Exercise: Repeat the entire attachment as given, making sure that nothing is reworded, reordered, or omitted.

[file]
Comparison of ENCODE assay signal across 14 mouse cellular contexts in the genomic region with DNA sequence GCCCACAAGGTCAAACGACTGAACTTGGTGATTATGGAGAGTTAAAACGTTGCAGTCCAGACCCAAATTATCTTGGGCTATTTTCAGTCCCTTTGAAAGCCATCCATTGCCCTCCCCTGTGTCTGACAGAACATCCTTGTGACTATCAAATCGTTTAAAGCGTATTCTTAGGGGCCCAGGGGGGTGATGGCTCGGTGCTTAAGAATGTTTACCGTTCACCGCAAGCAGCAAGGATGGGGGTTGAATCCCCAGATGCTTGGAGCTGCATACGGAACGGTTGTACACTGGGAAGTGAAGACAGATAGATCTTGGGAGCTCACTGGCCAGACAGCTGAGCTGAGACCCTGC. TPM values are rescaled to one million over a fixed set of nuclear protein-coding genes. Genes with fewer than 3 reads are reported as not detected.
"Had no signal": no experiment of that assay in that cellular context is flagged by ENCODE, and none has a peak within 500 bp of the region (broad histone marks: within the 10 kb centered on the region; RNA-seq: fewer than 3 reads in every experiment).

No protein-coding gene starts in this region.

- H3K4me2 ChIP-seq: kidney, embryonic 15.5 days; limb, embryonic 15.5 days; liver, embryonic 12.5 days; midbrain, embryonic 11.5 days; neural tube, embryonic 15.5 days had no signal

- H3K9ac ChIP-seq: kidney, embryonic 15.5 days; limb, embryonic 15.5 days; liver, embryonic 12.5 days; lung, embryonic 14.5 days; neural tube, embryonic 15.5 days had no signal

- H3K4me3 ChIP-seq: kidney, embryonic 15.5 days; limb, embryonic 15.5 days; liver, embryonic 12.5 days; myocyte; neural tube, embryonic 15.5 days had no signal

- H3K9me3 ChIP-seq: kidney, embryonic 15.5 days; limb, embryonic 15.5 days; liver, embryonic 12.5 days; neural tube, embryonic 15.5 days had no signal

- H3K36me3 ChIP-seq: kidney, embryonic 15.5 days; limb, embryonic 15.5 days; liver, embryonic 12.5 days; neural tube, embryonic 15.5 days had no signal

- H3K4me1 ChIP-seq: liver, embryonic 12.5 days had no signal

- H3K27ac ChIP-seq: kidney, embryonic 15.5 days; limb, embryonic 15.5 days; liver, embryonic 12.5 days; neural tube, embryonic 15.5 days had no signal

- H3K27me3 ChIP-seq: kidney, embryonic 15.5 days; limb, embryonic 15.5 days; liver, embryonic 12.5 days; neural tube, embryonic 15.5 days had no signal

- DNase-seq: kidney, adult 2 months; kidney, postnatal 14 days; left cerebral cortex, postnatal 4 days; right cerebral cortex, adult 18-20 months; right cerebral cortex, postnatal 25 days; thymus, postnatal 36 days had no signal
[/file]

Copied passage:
Comparison of ENCODE assay signal across 14 mouse cellular contexts in the genomic region with DNA sequence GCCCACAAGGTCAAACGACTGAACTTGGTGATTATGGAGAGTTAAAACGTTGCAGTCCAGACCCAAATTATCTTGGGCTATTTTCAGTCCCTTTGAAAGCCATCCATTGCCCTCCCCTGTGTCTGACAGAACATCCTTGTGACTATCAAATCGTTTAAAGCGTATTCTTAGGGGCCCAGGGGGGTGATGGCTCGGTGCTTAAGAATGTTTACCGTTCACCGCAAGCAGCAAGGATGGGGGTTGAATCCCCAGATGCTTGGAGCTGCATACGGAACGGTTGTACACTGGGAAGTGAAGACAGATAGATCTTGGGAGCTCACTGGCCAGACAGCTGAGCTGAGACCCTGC. TPM values are rescaled to one million over a fixed set of nuclear protein-coding genes. Genes with fewer than 3 reads are reported as not detected.
"Had no signal": no experiment of that assay in that cellular context is flagged by ENCODE, and none has a peak within 500 bp of the region (broad histone marks: within the 10 kb centered on the region; RNA-seq: fewer than 3 reads in every experiment).

No protein-coding gene starts in this region.

- H3K4me2 ChIP-seq: kidney, embryonic 15.5 days; limb, embryonic 15.5 days; liver, embryonic 12.5 days; midbrain, embryonic 11.5 days; neural tube, embryonic 15.5 days had no signal

- H3K9ac ChIP-seq: kidney, embryonic 15.5 days; limb, embryonic 15.5 days; liver, embryonic 12.5 days; lung, embryonic 14.5 days; neural tube, embryonic 15.5 days had no signal

- H3K4me3 ChIP-seq: kidney, embryonic 15.5 days; limb, embryonic 15.5 days; liver, embryonic 12.5 days; myocyte; neural tube, embryonic 15.5 days had no signal

- H3K9me3 ChIP-seq: kidney, embryonic 15.5 days; limb, embryonic 15.5 days; liver, embryonic 12.5 days; neural tube, embryonic 15.5 days had no signal

- H3K36me3 ChIP-seq: kidney, embryonic 15.5 days; limb, embryonic 15.5 days; liver, embryonic 12.5 days; neural tube, embryonic 15.5 days had no signal

- H3K4me1 ChIP-seq: liver, embryonic 12.5 days had no signal

- H3K27ac ChIP-seq: kidney, embryonic 15.5 days; limb, embryonic 15.5 days; liver, embryonic 12.5 days; neural tube, embryonic 15.5 days had no signal

- H3K27me3 ChIP-seq: kidney, embryonic 15.5 days; limb, embryonic 15.5 days; liver, embryonic 12.5 days; neural tube, embryonic 15.5 days had no signal

- DNase-seq: kidney, adult 2 months; kidney, postnatal 14 days; left cerebral cortex, postnatal 4 days; right cerebral cortex, adult 18-20 months; right cerebral cortex, postnatal 25 days; thymus, postnatal 36 days had no signal